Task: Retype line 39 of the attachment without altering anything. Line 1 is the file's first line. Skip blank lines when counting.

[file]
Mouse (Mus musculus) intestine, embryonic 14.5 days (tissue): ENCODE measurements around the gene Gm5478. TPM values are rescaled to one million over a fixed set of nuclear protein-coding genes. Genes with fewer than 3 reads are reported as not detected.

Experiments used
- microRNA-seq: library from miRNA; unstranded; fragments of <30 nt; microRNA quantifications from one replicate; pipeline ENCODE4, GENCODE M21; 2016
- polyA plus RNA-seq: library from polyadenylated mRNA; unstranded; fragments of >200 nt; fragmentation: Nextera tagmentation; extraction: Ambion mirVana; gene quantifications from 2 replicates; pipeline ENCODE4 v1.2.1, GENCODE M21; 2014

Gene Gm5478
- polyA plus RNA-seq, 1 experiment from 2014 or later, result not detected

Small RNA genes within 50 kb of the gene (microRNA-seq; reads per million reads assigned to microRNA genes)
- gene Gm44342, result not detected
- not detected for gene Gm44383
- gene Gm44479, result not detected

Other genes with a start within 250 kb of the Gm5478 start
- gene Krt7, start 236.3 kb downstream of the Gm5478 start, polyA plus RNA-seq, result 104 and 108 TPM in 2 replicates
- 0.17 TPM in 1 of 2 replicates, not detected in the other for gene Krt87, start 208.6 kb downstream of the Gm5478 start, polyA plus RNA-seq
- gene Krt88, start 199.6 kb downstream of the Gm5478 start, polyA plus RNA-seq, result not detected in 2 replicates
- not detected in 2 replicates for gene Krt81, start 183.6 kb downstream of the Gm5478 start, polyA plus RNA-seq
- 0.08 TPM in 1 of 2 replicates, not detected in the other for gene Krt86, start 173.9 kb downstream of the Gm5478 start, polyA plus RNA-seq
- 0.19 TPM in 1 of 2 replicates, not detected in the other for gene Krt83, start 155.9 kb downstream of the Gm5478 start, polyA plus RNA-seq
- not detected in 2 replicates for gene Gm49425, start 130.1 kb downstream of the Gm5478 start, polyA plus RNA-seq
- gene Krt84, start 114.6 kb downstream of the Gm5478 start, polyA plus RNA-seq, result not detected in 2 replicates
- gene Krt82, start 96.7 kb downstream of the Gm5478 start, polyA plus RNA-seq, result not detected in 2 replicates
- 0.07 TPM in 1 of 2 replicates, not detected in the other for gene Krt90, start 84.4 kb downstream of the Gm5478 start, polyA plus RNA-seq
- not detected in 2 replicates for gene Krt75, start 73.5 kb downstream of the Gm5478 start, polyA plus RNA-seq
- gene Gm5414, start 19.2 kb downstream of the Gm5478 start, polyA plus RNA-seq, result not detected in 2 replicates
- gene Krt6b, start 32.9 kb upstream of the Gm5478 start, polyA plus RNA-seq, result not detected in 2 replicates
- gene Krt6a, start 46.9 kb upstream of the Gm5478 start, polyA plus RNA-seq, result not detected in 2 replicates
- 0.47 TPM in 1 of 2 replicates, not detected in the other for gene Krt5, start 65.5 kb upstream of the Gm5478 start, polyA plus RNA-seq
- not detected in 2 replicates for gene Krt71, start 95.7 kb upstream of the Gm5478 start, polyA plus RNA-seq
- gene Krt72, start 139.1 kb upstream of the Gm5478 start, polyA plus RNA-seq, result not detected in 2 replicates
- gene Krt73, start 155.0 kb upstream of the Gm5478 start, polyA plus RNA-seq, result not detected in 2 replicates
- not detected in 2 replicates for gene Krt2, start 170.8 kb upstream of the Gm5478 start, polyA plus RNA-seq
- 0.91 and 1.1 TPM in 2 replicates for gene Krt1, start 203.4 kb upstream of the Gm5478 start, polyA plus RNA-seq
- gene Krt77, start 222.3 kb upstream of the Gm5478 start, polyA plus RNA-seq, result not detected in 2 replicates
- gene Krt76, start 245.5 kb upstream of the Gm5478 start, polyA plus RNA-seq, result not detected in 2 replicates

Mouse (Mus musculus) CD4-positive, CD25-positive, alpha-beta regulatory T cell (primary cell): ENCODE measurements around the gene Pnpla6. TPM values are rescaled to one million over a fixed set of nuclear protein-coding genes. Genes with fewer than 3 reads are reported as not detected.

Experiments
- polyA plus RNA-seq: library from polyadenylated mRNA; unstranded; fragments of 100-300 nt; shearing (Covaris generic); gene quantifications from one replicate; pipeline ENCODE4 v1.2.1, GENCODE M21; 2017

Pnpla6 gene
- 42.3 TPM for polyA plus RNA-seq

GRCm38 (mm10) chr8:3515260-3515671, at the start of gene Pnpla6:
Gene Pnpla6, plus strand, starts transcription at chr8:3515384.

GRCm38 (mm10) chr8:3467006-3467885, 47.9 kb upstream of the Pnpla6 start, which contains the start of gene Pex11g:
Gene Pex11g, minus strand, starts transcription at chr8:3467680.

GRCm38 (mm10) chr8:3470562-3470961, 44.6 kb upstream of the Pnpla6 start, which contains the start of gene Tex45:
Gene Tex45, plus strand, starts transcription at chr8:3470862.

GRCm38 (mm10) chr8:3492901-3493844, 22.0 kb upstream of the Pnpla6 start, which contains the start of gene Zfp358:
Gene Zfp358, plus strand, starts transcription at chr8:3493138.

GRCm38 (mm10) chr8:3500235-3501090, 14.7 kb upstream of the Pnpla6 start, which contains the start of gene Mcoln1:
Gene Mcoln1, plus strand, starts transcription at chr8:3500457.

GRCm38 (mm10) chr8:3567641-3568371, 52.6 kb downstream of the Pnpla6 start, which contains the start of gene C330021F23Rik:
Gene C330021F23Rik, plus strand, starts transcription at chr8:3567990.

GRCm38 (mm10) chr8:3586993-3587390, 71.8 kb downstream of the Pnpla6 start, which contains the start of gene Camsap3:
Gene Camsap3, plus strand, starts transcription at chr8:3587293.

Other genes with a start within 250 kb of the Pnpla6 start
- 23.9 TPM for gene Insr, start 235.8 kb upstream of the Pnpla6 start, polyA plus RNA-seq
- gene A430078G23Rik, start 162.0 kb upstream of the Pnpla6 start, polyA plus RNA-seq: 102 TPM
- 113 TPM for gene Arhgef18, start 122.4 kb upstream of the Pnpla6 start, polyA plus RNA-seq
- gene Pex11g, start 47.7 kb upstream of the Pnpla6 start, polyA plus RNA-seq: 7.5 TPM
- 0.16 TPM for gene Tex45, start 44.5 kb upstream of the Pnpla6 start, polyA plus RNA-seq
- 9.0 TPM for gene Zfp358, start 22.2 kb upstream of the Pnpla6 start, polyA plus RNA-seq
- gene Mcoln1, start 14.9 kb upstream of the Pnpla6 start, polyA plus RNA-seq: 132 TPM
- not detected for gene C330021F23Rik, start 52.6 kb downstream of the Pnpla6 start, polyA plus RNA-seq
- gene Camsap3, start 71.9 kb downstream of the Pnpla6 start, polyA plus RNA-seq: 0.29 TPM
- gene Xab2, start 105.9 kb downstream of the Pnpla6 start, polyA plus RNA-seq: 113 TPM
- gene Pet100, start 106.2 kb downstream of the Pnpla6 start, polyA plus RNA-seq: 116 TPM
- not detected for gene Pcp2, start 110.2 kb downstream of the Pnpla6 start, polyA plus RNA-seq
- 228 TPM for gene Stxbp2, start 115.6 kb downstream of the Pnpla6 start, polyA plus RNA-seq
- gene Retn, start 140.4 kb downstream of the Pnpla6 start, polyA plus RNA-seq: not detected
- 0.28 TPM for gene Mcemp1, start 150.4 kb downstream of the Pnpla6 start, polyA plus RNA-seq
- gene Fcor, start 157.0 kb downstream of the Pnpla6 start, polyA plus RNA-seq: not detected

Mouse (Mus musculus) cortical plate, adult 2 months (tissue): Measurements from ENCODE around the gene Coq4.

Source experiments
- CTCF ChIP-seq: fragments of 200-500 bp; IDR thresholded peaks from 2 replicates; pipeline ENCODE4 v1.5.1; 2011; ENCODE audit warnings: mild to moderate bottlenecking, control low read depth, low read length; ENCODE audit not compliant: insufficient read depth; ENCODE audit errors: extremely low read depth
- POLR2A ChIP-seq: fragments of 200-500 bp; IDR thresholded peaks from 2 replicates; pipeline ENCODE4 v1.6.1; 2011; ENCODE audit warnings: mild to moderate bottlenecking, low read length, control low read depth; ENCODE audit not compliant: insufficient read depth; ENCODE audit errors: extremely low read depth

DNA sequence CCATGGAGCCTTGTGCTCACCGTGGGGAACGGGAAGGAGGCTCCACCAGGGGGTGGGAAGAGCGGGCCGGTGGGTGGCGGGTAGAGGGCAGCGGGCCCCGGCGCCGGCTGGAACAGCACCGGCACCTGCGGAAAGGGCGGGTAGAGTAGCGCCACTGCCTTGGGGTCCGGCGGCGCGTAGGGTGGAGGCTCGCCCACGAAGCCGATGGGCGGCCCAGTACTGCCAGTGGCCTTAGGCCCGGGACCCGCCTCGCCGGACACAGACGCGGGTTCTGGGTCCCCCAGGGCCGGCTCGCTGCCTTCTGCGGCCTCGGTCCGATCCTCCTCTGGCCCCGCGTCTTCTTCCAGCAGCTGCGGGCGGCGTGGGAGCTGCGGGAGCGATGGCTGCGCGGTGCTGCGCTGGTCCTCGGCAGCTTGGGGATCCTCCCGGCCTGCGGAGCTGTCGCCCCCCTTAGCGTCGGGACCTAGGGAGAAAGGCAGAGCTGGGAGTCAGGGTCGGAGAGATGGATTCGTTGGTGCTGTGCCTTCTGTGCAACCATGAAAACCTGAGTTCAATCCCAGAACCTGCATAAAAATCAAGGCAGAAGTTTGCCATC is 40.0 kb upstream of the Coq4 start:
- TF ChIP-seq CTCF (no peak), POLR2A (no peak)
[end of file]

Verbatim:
GRCm38 (mm10) chr8:3515260-3515671, at the start of gene Pnpla6: